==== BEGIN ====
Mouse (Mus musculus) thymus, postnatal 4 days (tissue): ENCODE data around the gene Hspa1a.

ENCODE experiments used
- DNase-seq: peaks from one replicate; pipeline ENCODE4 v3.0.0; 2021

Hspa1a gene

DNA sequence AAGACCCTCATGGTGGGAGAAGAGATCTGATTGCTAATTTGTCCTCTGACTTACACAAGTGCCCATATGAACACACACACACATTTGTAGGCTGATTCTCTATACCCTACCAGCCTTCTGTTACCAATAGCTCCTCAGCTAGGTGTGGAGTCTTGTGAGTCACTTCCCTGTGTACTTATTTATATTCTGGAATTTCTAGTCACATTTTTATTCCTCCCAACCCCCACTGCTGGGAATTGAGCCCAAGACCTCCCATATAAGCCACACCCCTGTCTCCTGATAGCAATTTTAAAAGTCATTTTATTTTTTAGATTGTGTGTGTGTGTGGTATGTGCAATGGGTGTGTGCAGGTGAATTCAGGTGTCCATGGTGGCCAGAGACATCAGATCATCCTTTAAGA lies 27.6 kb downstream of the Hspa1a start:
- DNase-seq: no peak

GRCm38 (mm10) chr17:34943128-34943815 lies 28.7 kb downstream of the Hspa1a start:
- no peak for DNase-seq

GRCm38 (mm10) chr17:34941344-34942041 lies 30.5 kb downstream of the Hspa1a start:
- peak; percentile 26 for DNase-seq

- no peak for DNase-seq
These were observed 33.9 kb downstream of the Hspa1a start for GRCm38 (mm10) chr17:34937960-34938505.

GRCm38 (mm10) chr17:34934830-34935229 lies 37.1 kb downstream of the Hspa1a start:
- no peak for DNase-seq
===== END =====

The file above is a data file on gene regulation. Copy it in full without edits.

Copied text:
Mouse (Mus musculus) thymus, postnatal 4 days (tissue): ENCODE data around the gene Hspa1a.

ENCODE experiments used
- DNase-seq: peaks from one replicate; pipeline ENCODE4 v3.0.0; 2021

Hspa1a gene

DNA sequence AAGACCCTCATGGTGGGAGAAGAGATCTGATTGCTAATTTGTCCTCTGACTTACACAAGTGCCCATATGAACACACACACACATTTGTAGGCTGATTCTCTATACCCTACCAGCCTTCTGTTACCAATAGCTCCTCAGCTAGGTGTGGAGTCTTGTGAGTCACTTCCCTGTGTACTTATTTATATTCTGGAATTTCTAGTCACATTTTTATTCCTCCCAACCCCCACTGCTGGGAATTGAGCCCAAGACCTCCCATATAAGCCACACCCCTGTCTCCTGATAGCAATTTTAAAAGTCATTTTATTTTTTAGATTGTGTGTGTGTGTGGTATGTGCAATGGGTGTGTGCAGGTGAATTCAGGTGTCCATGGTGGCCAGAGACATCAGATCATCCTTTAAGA lies 27.6 kb downstream of the Hspa1a start:
- DNase-seq: no peak

GRCm38 (mm10) chr17:34943128-34943815 lies 28.7 kb downstream of the Hspa1a start:
- no peak for DNase-seq

GRCm38 (mm10) chr17:34941344-34942041 lies 30.5 kb downstream of the Hspa1a start:
- peak; percentile 26 for DNase-seq

- no peak for DNase-seq
These were observed 33.9 kb downstream of the Hspa1a start for GRCm38 (mm10) chr17:34937960-34938505.

GRCm38 (mm10) chr17:34934830-34935229 lies 37.1 kb downstream of the Hspa1a start:
- no peak for DNase-seq